The English and French Cook 
Now for the second part of my venison series!
This would probably make poor Mrs. Kellogg cry.
Potage of Venison.
Take a Haunch of Venison, and cut it into six pieces, and place them in the bottom of a Pan or Pot, then put in no more Water than will cover it, let it boil, then scum it, after that add to it a good quantity of whole Pepper; when it is half boiled, put in four whole Onions, Cloves, and large Mace, some sliced Ginger, Nutmeg, three or four faggots of sweet Herbs,
I had no faggots of sweet herbs. :'(
let it boil till the Venison be very tender, and a good part of the broth be wasted; after this pour out the broth from the meat into a Pipkin, keep your Venison hot in the same Pot by adding other hot broth unto it; then take a couple of red-Beet roots, having very well parboil'd them before, cut them into square pieces as big as a shilling, and put them into the broth which is in your Pipkin, and let them boil till they are very tender, add unto the boiling four Anchovies minced,
Yes, I really did. For science.
then dish up your Venison on Sippets of French-bread, then pour on your broth, so much as will near-upon fill the Dish, then take your roots by themselves, and toss them in a little drawn Butter, and lay them all over the Venison; if the Beets be good, it will make the broth red enough, which you must have visible round about the Dish sides, but if it prove pale, put to it some Saunders: This is a very savory Potage.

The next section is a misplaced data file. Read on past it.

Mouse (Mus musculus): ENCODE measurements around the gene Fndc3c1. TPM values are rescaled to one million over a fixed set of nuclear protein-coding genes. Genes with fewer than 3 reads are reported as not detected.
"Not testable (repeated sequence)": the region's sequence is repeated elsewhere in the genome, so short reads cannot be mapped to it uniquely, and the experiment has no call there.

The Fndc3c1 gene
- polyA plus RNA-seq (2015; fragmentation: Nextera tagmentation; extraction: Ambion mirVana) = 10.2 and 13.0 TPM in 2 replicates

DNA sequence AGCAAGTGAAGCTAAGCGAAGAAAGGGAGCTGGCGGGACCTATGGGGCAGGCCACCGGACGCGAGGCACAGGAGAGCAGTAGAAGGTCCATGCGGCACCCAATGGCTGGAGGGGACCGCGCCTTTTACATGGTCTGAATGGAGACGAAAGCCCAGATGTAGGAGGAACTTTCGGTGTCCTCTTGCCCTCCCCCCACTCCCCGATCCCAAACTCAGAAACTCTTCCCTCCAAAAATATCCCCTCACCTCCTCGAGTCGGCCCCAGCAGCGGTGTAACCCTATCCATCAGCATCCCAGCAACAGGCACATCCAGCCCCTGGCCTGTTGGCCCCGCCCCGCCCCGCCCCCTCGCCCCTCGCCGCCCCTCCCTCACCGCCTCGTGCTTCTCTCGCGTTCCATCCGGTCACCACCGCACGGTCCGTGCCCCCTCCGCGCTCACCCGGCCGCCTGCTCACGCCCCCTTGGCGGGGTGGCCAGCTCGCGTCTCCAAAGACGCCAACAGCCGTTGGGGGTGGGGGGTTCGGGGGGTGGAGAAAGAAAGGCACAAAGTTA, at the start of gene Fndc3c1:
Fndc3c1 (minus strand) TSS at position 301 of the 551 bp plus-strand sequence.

The peculiar blend of flavors (to modern taste buds) makes it taste oddly of pickled beets with red meat. I could taste the anchovies not at all, which was actually kind of a let-down after being brave enough to throw them in. It was so very dry and tough, but that is not necessarily the recipe's fault. When simmering meat, the longer you simmer it, the tougher it gets until a certain point, when it gets more and more tender. Unfortunately, I was impatient and impetuous, qualities which lead to the ruination of many dishes. If you are an impatient and impetuous type who wishes to recreate this dish, I highly recommend the use of a slow cooker.
The quality of this dish which occasioned the most comment was the color. The beets turned the sauce a deep, rich, gorgeous red. Disturbingly, however, it was also precisely the color of fresh blood. When poured over the meat, the color made it seem like it was almost raw. The speedy absorption caused by the dryness of the meat made it look like it was oozing blood, a quality you cannot fully appreciate in the pictures. In person, it looks almost precisely like very very rare meat swimming in coagulating blood.
Not bad though, in the end, if you like pickled beets. Which I do. I can recommend it as long as you 1.) take the time (or the slow cooker) to cook the meat until it is tender, ignoring my bad example and 2.) are not a person turned off by the description above.